Gro Aasgaard, right, gives directions to her 8-year-old Jack Russell terrier, Bee Bop, while practicing for this weekend’s dog agility trials in Maybell Park. Events will run from 9 a.m. to 3 p.m. Friday through Sunday.

Photo by Nicole Inglis

Gro Aasgaard, right, gives directions to her 8-year-old Jack Russell terrier, Bee Bop, while practicing for this weekend’s dog agility trials in Maybell Park. Events will run from 9 a.m. to 3 p.m. Friday through Sunday.

Maybell Dog Agility Trials set for this weekend

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Bee Bop, an 8-year-old Jack Russell terrier, does a little dance for a treat from his handler, Gro Aasgaard, on Tuesday in Maybell Park. Aasgaard has traveled from her home in Calgary, Canada for four years to attend a series of dog agility events that take place in Maybell Park.

Maybell Park is no ordinary campground this month.

Several recreational vehicles were parked side-by-side around the edge of the grassy park Tuesday, and a group of about five campers gathered at a picnic table sampling fresh salsa and cool beverages.

Around them, dog crates and small corrals held border collies, Jack Russell terriers and other mild-mannered canines.

The dogs and humans alike are gearing up for a big weekend.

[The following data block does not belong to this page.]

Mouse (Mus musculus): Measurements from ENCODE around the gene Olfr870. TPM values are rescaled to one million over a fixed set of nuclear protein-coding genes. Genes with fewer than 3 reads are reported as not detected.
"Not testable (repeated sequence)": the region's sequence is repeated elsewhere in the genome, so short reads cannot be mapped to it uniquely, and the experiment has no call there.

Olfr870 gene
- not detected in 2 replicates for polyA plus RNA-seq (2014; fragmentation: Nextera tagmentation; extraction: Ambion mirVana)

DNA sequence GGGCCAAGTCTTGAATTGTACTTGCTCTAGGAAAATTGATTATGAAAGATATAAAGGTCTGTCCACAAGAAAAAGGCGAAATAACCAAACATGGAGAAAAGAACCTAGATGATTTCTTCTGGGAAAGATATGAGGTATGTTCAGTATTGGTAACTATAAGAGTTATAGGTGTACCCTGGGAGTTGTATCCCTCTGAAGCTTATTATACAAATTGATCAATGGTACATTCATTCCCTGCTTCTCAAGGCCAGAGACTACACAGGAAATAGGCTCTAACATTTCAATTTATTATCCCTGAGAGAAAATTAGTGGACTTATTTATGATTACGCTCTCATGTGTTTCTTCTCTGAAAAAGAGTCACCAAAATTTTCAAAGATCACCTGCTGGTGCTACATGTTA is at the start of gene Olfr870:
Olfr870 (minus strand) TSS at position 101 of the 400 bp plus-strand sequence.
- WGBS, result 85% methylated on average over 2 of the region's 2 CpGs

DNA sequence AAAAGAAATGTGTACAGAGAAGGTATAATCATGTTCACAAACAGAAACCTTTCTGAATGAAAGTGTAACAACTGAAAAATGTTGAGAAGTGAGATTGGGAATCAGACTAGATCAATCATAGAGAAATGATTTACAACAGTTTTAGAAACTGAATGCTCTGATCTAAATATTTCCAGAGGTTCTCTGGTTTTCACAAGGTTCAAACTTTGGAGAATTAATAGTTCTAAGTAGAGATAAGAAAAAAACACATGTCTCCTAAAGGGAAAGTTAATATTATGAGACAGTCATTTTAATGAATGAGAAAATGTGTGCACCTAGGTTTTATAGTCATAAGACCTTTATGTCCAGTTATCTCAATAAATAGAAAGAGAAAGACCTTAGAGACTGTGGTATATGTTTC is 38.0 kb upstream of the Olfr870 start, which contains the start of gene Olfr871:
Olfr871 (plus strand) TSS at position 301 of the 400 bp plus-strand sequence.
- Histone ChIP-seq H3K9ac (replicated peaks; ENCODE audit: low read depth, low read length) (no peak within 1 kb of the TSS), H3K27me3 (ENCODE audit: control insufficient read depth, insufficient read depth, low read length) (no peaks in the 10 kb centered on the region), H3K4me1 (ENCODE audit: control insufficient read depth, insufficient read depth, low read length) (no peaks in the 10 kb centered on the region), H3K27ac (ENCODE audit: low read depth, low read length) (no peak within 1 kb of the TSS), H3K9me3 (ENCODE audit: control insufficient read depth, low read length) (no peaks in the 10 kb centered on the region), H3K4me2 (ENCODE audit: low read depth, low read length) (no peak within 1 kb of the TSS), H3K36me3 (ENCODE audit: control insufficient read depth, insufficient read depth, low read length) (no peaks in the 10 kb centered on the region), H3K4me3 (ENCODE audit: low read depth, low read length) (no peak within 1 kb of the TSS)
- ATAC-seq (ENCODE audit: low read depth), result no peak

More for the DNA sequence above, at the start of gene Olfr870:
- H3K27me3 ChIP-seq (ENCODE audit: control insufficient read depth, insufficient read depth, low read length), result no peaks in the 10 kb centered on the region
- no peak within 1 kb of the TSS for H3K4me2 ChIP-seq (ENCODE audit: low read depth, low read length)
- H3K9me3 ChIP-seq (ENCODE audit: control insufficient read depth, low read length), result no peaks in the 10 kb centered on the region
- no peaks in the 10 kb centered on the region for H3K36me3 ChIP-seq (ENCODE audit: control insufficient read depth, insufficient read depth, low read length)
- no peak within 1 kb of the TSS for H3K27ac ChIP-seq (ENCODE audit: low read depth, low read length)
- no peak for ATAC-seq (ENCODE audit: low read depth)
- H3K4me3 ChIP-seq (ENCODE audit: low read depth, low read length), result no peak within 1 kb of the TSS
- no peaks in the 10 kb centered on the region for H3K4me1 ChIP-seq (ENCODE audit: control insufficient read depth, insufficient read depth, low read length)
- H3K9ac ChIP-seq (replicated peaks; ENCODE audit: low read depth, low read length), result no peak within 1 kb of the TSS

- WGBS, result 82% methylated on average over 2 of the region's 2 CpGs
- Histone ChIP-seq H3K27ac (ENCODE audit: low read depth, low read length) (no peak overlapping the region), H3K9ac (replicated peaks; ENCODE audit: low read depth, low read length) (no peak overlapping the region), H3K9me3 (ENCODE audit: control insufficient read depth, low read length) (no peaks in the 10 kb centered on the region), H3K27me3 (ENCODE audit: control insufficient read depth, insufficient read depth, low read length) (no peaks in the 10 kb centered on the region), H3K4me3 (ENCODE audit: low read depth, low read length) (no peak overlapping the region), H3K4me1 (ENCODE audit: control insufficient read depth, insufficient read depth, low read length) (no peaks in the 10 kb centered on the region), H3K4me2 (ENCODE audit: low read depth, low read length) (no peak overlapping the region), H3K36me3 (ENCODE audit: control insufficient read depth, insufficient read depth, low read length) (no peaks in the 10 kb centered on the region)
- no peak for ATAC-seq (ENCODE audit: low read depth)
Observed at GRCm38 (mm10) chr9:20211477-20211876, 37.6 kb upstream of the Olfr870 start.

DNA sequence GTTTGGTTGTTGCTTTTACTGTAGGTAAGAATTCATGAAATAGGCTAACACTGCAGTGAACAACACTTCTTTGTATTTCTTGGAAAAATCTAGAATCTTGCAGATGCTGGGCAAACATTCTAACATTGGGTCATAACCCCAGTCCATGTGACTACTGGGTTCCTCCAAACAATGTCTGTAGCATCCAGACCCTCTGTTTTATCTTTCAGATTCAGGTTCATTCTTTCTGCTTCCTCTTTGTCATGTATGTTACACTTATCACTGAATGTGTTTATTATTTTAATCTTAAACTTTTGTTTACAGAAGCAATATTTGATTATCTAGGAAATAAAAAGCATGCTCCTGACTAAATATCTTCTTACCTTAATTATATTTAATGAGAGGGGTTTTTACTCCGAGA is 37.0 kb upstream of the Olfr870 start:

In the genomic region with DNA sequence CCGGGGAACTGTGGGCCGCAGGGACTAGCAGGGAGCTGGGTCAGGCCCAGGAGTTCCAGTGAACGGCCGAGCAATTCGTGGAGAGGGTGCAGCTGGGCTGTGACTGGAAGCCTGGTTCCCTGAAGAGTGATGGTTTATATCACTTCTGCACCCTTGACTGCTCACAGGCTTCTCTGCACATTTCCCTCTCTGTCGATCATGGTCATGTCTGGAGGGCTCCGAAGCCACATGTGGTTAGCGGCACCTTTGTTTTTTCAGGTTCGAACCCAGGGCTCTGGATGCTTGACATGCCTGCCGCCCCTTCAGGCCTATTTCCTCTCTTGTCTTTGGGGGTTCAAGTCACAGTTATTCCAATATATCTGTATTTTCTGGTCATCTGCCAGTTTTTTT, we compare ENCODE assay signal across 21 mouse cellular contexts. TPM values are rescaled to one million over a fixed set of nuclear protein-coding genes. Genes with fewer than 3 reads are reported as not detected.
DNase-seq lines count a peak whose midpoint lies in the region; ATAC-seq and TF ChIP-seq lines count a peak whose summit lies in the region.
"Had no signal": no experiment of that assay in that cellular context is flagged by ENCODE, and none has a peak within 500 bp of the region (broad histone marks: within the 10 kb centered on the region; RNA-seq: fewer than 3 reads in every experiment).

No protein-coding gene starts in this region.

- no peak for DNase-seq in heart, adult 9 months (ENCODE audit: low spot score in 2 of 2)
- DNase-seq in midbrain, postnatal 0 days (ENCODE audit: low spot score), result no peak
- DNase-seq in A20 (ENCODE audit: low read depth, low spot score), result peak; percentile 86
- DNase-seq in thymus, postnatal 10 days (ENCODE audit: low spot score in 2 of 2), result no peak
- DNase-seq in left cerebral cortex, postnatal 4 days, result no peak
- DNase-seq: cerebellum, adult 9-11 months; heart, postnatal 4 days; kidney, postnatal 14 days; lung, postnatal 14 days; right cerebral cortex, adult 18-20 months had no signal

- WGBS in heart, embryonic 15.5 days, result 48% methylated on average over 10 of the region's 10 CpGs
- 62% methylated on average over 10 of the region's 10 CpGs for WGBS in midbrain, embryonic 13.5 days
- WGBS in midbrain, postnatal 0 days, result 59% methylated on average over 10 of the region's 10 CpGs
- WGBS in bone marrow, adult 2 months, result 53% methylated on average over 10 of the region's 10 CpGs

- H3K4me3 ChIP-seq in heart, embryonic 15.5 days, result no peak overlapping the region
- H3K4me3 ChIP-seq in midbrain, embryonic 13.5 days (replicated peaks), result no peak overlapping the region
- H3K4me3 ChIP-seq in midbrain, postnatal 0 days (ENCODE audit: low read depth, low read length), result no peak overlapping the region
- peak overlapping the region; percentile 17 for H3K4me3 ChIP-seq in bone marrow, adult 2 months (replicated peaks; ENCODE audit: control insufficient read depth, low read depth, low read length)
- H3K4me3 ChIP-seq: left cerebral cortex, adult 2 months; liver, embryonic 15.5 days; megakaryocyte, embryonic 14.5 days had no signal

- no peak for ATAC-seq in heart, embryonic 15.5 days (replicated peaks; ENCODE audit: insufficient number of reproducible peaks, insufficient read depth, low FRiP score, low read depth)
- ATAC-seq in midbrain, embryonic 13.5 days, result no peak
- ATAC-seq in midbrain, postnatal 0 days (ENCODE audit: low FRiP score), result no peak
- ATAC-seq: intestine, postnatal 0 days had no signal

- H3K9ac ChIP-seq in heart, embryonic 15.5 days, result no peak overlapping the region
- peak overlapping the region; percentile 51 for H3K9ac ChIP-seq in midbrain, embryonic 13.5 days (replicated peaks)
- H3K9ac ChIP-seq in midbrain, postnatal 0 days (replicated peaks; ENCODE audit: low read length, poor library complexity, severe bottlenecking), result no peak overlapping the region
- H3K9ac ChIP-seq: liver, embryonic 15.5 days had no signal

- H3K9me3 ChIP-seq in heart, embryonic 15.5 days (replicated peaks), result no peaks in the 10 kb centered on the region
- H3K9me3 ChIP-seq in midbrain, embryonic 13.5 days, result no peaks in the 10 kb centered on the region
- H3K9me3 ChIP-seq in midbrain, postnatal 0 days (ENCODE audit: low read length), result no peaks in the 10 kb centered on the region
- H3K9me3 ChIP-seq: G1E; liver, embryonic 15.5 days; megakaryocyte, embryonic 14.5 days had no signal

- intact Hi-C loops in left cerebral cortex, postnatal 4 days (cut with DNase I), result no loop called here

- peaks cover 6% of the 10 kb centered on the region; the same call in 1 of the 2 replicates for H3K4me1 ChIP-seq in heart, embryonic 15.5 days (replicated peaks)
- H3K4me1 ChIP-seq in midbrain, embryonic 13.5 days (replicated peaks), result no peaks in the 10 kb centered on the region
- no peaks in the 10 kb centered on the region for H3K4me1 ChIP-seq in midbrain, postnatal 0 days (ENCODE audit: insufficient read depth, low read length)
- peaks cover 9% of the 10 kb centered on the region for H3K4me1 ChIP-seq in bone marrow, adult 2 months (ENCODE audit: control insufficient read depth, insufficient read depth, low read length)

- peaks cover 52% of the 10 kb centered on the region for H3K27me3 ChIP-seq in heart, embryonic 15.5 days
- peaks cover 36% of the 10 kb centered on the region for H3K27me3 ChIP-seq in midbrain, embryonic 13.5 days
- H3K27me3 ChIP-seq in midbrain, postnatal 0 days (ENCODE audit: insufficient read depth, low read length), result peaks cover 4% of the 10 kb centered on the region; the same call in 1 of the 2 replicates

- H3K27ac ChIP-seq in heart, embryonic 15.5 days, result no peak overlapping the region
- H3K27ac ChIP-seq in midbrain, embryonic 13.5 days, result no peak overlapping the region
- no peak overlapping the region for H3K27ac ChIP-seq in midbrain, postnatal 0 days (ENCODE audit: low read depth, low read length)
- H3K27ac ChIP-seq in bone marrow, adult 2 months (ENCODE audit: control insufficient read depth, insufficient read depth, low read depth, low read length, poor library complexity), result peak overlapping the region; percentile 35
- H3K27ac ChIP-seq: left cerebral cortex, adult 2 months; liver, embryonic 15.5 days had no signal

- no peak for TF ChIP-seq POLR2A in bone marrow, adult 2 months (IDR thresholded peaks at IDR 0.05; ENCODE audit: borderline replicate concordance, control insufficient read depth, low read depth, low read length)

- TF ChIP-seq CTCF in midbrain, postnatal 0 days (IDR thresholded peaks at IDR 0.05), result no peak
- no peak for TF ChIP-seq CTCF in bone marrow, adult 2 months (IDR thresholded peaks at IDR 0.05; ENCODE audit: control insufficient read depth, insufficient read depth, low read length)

The Maybell Dog Agility Trials, a sanctioned North American Dog Agility Council event, will continue Friday through Sunday for the second of three events.

The series started over Memorial Day weekend and will culminate with a third event June 18 through 20.

Events begin at 9 a.m. and will end around 3 p.m., said Lori Visintainer, the event organizer and a Craig resident.

She said the event, which is in its seventh year, could draw 20 to 50 competitors.

“And, no one has just one dog,” she said.

The event will feature seven classes of different agility courses with tube elements, weaving poles, hoops and A-frame shapes.

Visintainer is one of about 15 campers at Maybell Park who remains for the duration of the three events.

She said the camaraderie among people and dogs is one of the things that draw handlers back to Maybell each year.

“It’s about the challenge of working through the course,” Visintainer said. “But then, it became about the people.”

Her campsite neighbors represent several states, and dog handler Gro Aasgaard made the trip from Calgary, Canada.

Four years ago, Aasgaard bought an RV so she could camp in Maybell for the events.

“The agility competition is the main reason I come, but I could go just anywhere to do that,” she said. “The town is great, the people are friendly. It’s great for me to see all these people from all over.”

Don Cuda travels around the nation competing in two to three agility trials each month.

“Some of us are retired and don’t know any better,” laughed Cuda.

He said his children have grown and moved away.

“They probably think I’m crazy,” he said.

But, it’s more than a hobby. It’s a way of life.

“It’s an addiction,” he said.

Agility contests can be enjoyable for spectators as well, said Nancy Chanover, of New Mexico.

“You get to see the companionship and teamwork between dog and handler,” Chanover said. “It looks complicated when a dog is doing it, but we all started with dogs that didn’t know how to do it.”

Elaine Osmun said coming to Maybell events for her is like coming to a family reunion.

Ahe said anyone who comes to watch will enjoy the show, as well.

“It’s because we’re entertaining,” she said.

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